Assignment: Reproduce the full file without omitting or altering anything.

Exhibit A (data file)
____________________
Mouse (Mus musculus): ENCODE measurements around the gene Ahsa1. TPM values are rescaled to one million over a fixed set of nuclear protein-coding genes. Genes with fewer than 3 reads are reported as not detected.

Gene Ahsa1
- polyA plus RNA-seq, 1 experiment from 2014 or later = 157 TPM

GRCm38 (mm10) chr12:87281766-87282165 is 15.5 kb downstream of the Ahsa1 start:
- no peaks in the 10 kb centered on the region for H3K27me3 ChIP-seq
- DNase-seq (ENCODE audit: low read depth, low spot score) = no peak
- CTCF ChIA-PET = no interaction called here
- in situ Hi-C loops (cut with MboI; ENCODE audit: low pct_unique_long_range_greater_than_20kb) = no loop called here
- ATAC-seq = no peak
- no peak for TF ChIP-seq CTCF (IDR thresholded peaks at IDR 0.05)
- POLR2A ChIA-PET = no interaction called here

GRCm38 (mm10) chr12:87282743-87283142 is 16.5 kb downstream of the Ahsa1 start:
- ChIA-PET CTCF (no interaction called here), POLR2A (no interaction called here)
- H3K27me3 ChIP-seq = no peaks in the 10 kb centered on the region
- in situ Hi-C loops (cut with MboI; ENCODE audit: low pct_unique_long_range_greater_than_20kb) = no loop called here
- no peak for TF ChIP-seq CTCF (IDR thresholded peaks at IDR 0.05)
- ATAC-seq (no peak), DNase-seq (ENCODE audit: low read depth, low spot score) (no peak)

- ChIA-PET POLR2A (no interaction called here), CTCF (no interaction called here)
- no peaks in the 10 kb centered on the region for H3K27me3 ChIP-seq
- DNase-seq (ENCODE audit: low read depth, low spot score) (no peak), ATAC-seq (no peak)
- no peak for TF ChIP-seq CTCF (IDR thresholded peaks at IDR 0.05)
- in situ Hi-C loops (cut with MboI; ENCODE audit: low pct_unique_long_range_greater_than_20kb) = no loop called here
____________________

Mouse (Mus musculus): ENCODE measurements around the gene Ahsa1. TPM values are rescaled to one million over a fixed set of nuclear protein-coding genes. Genes with fewer than 3 reads are reported as not detected.

Gene Ahsa1
- polyA plus RNA-seq, 1 experiment from 2014 or later = 157 TPM

GRCm38 (mm10) chr12:87281766-87282165 is 15.5 kb downstream of the Ahsa1 start:
- no peaks in the 10 kb centered on the region for H3K27me3 ChIP-seq
- DNase-seq (ENCODE audit: low read depth, low spot score) = no peak
- CTCF ChIA-PET = no interaction called here
- in situ Hi-C loops (cut with MboI; ENCODE audit: low pct_unique_long_range_greater_than_20kb) = no loop called here
- ATAC-seq = no peak
- no peak for TF ChIP-seq CTCF (IDR thresholded peaks at IDR 0.05)
- POLR2A ChIA-PET = no interaction called here

GRCm38 (mm10) chr12:87282743-87283142 is 16.5 kb downstream of the Ahsa1 start:
- ChIA-PET CTCF (no interaction called here), POLR2A (no interaction called here)
- H3K27me3 ChIP-seq = no peaks in the 10 kb centered on the region
- in situ Hi-C loops (cut with MboI; ENCODE audit: low pct_unique_long_range_greater_than_20kb) = no loop called here
- no peak for TF ChIP-seq CTCF (IDR thresholded peaks at IDR 0.05)
- ATAC-seq (no peak), DNase-seq (ENCODE audit: low read depth, low spot score) (no peak)

- ChIA-PET POLR2A (no interaction called here), CTCF (no interaction called here)
- no peaks in the 10 kb centered on the region for H3K27me3 ChIP-seq
- DNase-seq (ENCODE audit: low read depth, low spot score) (no peak), ATAC-seq (no peak)
- no peak for TF ChIP-seq CTCF (IDR thresholded peaks at IDR 0.05)
- in situ Hi-C loops (cut with MboI; ENCODE audit: low pct_unique_long_range_greater_than_20kb) = no loop called here